It was an epic march from right to left, seemingly across space and time. At one end were the forms of what I took to be wild animals, painstakingly detailed with bulging muscles and horns. Interspersed among them were people, wearing very simple clothing but unmistakeably of Dayus' species, with large square heads to show for it. They looked like families at first; I couldn't guess at differences between the sexes, but there were large figures and smaller ones, and the latter I took to be children.

As they advanced across the wall the figures multiplied, and changed in every characteristic. The children diminished in number compared to the adults, who now wore robes and carried staves and swords, and the animals gradually disappeared entirely. The men, and women, presumably, were soon clustered together: first in pairs, then in pairs of pairs, and so on, merging into larger and larger groups, growing steadily denser against the sparse white background space. Some held weapons, others things that might have been tools; in time they all came together as a single massive group. They marched in lock step, or seemed to, though of course each figure stood completely still.

At the far end of the hall was a door built of the same metallic marble, inlaid with radiant, geometric designs and more mysterious letters. The mural came to an end just shy of this door; at the head of the great mass of people was a single man, holding aloft a large staff. While the others faced left, he stood seemingly in opposition, as though he were addressing them, and to his back was a symbol: a set of three circles. There was a large one, with a smaller one set in the center, and an even smaller one set at the apex of the largest. Both the man and the symbol were perplexing, and I could not easily identify them, though they seemed almost like a god and a prophet, or beings from some ancient myth.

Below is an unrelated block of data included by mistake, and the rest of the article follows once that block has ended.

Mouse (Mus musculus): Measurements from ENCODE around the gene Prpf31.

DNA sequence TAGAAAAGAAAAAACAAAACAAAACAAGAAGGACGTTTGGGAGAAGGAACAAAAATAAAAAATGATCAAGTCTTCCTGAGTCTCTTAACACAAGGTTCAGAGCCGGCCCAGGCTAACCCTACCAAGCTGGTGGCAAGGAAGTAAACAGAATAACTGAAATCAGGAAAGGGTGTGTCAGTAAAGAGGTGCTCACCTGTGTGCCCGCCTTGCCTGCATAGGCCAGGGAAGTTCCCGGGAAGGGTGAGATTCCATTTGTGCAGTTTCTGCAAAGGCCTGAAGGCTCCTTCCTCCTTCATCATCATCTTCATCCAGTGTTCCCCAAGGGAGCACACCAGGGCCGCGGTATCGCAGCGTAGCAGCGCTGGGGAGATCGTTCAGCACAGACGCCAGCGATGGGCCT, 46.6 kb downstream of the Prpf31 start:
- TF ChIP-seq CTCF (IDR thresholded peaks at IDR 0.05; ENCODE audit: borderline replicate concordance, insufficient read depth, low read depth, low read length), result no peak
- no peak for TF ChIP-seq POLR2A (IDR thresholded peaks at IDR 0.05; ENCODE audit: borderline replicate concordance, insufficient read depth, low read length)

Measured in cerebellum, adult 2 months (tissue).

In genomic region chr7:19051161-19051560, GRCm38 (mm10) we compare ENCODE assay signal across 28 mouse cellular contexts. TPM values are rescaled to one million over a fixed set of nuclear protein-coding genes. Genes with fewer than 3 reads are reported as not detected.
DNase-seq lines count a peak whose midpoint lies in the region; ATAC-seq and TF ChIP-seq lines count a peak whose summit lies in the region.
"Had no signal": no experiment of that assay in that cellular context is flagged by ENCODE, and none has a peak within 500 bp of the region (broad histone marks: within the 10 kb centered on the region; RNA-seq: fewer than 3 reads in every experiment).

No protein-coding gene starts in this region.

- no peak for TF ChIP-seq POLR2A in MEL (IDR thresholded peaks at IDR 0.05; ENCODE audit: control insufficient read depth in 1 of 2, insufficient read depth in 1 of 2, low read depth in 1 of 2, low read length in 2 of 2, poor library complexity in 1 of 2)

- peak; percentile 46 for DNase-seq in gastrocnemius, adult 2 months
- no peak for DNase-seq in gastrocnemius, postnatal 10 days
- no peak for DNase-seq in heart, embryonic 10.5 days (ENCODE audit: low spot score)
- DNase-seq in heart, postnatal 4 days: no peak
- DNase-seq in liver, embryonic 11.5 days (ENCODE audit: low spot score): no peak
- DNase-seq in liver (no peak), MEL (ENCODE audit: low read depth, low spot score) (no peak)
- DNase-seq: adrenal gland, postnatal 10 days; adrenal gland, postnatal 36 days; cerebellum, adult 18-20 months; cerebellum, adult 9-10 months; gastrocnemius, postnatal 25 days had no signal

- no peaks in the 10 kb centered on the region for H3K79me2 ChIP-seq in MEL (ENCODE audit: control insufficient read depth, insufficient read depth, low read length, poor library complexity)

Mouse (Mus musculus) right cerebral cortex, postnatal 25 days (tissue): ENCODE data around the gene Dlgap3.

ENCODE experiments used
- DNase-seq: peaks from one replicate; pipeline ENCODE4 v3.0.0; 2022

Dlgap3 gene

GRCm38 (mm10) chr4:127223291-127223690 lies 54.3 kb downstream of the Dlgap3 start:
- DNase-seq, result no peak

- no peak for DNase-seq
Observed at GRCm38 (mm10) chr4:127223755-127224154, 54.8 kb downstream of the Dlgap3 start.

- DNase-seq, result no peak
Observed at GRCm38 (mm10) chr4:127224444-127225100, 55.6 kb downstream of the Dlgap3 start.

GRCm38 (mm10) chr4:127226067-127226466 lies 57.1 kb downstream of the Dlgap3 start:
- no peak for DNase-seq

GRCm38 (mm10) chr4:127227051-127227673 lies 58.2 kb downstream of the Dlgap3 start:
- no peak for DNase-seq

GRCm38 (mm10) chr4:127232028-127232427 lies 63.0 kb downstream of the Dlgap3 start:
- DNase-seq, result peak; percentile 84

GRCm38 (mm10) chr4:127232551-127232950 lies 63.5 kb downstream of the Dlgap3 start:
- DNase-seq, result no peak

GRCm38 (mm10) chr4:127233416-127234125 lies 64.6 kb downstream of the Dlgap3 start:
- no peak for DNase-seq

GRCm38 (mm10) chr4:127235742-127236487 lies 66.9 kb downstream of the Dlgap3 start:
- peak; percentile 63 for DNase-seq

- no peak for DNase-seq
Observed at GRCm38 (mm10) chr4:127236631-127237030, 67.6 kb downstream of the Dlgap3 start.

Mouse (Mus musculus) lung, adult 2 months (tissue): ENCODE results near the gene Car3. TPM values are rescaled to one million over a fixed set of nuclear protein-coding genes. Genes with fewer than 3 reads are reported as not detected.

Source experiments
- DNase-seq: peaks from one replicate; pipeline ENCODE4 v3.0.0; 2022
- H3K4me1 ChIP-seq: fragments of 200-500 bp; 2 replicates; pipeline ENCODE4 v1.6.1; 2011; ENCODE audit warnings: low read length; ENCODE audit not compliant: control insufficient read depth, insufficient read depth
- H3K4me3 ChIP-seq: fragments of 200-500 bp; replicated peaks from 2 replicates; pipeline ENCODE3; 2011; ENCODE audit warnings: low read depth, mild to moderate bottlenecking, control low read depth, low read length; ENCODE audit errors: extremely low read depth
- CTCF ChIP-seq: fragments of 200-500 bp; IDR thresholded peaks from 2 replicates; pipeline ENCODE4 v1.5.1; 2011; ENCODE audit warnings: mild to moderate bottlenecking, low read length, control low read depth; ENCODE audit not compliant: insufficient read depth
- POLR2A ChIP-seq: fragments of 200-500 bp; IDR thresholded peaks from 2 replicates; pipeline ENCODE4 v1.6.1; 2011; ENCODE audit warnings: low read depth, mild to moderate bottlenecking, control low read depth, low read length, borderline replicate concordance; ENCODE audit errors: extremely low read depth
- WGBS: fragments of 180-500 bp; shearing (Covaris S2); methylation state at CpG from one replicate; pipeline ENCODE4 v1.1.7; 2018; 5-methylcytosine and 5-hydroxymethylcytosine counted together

As I leisurely analyzed the picture, as though I were only in an art gallery, I heard the door to my left swing open. I turned to see two aliens, taller and more robust than the assistants from days before, wearing sleek black robes and carrying long, unadorned staves. Security had arrived; instinctively, I reached into my coat pocket and drew out my pocket knife. Brandishing the tiny blade, I stood my ground and demanded as they approached, "What do you want?"

"Please remain exactly where you are until the doctor arrives," they answered. The pair stopped their approach after only a few steps, blocking the open door with their weapons. The room on the other side looked much the same as the hallway, but I could not get a good look at its features without passing them.

"Do you know where he is?"

"Yes. He is coming here now."

I waited, my muscles tensing, perhaps unnecessarily, in anticipation. I felt that there was probably no need for violent action; what the moment truly called for was theater, the appearance of strength and preparation. Most of all, I needed to appear like a dangerous man.

In my heart, I was relieved to hear that he was coming. If I had killed Dayus, then cause or no cause it would haunt my conscience forever. But no harm, no foul, as they say; my plan was completely successful, and nothing Dayus did from then on could detract from my victory. I was the captive, and I became the conquering hero, and if no one had been watching, I would have let my knees shake at the thought.